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History Comes Alive with These Incredible Photos Colorized By a Young Artist!

We’ve grown up seeing certain black and white images over and over again, and it can be hard to imagine what the real-life versions might have looked like. But, sometimes, you wish you could have been there to see it first-hand. The detail on someone’s collar, the sky, or the color of someone’s eyes are things we wish we could see in color. For one young artist, bringing history to life and seeing those details in color has become a passion. And, when you see her versions alongside the originals, you will be stunned! You’ve never seen history like this!

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1860 portrait of Abraham Lincoln by Alexander Hesler.

The Brazilian artist, Marina Amaral, already has an amazing body of work. Her colorized historical photos breathe life into the history lessons we grew up with in school and inspire a deeper understanding of the individuals who have made history over the past 150 years.

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“Council of War” by Timothy O’Sullivan, 1864.

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Destitute pea pickers in California. Mother of seven children. Age thirty-two. Nipomo, California, 1936, by Dorothea Lange.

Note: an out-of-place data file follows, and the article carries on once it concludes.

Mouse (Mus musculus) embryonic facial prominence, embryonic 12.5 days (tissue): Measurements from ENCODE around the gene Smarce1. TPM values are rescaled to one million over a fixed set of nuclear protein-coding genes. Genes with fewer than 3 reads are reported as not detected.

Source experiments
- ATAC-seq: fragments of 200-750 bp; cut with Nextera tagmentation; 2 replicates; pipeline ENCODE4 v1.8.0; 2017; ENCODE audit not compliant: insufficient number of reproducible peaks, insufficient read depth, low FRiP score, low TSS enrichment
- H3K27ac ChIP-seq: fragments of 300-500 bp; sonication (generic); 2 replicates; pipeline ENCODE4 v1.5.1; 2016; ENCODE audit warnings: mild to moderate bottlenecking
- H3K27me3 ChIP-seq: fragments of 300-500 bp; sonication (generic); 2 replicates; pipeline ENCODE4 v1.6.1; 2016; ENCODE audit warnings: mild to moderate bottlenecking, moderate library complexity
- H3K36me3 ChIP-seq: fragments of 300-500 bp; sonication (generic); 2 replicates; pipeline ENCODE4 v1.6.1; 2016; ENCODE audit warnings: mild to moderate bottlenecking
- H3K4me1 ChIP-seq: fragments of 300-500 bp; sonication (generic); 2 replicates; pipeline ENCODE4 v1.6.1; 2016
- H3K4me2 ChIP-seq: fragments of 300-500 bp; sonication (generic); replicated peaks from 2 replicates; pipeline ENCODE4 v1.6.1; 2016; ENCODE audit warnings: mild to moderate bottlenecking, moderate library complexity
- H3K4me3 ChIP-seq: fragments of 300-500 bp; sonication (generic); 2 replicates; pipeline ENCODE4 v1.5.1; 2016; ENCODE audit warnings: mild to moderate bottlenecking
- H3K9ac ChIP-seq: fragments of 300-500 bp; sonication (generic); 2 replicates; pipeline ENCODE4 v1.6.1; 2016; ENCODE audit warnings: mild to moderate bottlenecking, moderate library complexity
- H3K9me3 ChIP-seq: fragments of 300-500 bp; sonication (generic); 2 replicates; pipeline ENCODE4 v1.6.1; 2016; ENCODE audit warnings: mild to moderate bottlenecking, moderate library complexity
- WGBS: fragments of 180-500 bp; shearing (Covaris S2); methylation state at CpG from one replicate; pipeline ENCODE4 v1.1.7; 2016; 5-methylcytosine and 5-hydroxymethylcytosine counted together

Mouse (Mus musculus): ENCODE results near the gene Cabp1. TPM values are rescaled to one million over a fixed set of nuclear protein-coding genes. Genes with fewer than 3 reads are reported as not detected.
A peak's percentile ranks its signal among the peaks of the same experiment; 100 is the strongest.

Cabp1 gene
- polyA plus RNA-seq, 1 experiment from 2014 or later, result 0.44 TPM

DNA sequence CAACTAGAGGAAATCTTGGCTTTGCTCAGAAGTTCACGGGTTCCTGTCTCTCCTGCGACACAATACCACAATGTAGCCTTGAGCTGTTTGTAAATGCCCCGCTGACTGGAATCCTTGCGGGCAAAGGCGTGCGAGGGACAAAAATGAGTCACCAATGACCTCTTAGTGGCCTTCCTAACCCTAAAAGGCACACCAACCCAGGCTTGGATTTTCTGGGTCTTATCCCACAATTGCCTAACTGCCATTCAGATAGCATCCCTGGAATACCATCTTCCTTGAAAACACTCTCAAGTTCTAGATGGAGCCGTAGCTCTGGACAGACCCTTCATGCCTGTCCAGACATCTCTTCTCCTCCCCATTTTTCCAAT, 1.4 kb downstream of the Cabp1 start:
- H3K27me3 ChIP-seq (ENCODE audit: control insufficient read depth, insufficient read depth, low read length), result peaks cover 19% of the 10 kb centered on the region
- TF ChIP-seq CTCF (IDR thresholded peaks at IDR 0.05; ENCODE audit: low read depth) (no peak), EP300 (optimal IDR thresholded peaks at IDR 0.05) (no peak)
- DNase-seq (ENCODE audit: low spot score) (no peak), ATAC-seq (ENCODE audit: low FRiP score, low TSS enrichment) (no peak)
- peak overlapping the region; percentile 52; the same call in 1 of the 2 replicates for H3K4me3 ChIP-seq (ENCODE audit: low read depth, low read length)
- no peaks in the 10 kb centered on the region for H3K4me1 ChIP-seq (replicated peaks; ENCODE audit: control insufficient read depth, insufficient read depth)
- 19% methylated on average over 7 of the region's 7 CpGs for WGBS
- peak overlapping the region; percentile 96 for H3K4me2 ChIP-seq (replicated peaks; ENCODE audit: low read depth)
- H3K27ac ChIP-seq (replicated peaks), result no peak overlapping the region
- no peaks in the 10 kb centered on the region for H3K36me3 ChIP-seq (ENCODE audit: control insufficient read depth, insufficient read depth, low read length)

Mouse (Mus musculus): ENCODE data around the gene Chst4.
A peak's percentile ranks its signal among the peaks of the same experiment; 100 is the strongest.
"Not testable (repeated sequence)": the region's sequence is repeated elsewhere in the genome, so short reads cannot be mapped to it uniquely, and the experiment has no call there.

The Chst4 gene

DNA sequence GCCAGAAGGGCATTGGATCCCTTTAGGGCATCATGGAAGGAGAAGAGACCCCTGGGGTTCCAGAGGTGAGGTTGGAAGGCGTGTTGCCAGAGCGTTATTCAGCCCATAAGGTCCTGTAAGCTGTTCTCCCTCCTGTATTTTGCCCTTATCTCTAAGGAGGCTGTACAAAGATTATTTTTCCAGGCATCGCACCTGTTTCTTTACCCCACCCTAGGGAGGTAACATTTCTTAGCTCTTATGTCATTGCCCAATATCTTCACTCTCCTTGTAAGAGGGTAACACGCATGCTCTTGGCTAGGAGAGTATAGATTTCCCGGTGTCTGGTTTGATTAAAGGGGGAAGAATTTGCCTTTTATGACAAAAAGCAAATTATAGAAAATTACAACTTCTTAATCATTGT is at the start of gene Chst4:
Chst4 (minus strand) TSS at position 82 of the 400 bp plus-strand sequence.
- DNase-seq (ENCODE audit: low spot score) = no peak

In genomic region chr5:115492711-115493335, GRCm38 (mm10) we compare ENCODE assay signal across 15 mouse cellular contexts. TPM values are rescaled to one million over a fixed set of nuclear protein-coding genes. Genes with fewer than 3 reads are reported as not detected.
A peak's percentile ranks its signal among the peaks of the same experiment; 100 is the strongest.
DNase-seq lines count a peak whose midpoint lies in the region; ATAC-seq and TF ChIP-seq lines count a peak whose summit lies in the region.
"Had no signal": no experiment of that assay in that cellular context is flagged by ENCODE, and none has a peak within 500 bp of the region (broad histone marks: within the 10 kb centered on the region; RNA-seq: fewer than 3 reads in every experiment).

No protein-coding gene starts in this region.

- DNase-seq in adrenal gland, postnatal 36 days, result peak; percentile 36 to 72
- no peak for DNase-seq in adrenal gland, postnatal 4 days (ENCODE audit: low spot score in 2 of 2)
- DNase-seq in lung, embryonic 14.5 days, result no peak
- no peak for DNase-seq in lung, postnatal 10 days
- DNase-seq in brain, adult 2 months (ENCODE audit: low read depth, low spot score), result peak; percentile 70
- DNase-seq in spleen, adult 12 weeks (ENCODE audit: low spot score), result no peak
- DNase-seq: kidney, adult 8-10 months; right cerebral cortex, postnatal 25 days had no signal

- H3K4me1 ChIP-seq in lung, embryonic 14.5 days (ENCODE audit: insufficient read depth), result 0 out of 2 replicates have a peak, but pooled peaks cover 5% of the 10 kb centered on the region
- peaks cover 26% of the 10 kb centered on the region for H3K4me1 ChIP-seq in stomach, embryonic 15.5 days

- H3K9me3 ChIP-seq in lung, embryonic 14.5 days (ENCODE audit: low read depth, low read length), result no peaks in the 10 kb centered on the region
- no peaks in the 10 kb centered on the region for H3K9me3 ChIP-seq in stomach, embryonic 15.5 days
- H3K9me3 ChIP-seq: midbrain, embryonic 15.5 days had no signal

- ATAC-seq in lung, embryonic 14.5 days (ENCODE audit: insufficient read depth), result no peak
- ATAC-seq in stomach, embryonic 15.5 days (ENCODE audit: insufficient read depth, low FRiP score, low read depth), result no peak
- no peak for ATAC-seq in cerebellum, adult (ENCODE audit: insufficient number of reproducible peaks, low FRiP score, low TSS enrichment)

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Portrait of Albert Einstein taken in the 1920s.

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Al Capone’s mugshot from 1939.

These Side by Side Comparisons of Original Historic Photographs and Their Modern Colorized Versions Will Wow You!

John F. Kennedy and Jackie Bouvier on their wedding day in 1953, shot by Toni Frissell. Via/ Library of Congress

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Marine baker, Donald Stulp, during World War II.

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Studio portrait of Alfred Hitchcock.

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Che Guevara in 1963, photographed by René Burri.

These Side by Side Comparisons of Original Historic Photographs and Their Modern Colorized Versions Will Wow You!

President Lyndon B. Johnson metting with Martin Luther King, Jr., Whitney Young, and James Farmer in 1964. Photograph by Yoichi Okamoto. Via/ Wiki Commons

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Emiliano Zapata in 1914.

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Australian soldiers in New Guinea, 1943.

Amaral spends a great deal of time researching what colors would be appropriate for different objects, even consulting with historians to make sure her finished works come out looking as close to the real thing as possible. To be able to look into the blue eyes of Al Capone or to imagine yourself in the tent with Dust Bowl migrant workers is simply amazing!

Click here to view rare color footage from Europe in 1900!

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